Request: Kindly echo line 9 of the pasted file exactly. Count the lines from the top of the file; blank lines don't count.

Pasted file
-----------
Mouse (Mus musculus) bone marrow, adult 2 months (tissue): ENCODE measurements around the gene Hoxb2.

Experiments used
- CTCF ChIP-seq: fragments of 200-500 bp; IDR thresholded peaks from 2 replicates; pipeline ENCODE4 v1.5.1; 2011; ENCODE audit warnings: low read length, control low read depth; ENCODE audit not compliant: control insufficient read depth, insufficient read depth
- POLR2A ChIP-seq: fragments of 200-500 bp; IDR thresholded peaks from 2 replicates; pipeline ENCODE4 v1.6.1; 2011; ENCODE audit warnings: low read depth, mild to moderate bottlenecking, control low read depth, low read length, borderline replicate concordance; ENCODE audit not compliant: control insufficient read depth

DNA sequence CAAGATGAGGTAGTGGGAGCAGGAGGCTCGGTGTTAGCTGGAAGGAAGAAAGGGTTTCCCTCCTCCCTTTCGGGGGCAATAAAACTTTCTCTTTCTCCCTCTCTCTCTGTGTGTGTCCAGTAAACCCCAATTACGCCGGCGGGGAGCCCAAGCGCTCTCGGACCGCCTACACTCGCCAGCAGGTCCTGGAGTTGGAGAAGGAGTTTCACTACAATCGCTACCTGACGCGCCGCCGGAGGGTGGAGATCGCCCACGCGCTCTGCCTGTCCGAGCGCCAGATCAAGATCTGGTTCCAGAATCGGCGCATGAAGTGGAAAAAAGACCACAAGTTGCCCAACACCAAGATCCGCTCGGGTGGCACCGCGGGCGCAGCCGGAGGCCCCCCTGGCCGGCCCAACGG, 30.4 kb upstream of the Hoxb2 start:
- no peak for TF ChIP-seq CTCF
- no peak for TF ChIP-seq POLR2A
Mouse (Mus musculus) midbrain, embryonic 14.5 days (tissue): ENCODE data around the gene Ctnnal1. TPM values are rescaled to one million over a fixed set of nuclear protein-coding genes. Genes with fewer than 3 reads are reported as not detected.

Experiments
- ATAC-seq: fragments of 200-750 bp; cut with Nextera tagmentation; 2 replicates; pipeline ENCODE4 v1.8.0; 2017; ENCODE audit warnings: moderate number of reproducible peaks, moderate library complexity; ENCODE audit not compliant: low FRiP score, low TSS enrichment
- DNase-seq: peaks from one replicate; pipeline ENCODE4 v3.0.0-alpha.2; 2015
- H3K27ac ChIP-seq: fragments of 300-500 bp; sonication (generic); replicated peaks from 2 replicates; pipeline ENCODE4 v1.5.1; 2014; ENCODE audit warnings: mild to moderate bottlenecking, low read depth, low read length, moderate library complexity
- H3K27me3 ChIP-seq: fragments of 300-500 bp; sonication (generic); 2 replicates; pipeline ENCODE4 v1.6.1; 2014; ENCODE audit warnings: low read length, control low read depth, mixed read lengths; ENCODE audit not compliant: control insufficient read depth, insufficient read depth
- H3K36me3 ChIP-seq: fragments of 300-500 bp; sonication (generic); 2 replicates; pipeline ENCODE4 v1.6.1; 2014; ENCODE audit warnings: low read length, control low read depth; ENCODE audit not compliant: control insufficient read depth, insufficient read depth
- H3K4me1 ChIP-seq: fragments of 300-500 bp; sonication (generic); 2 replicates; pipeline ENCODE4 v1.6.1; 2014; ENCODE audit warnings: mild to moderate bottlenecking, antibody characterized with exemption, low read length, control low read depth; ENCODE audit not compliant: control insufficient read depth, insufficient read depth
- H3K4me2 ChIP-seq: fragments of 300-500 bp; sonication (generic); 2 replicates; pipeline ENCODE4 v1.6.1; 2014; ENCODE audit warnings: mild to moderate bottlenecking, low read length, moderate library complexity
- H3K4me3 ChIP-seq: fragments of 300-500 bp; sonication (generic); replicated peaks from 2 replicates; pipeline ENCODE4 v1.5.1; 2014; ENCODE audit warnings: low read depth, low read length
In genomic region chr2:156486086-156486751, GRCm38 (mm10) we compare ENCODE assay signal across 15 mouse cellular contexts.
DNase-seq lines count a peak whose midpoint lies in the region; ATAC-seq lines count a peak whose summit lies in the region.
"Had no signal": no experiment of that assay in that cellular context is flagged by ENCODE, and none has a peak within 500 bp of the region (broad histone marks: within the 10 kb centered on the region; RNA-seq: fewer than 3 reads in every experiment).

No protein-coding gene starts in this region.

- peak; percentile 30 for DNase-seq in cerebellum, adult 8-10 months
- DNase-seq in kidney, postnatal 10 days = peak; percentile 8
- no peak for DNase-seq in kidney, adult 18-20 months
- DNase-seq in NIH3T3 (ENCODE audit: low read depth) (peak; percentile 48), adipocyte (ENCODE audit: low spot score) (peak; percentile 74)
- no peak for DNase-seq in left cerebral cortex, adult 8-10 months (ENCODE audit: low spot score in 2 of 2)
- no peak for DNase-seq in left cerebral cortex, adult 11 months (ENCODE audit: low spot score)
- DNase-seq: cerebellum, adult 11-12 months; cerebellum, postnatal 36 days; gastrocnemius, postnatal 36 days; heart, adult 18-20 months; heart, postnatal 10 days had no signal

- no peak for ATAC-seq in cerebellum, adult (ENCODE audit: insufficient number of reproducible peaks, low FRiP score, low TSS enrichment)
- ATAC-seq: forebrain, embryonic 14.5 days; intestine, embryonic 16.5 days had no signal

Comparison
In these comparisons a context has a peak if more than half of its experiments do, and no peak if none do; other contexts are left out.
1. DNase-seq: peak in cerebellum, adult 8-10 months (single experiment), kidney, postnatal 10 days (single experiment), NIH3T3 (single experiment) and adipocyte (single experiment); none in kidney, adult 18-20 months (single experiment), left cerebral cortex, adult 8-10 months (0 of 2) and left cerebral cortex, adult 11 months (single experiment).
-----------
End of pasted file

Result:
Experiments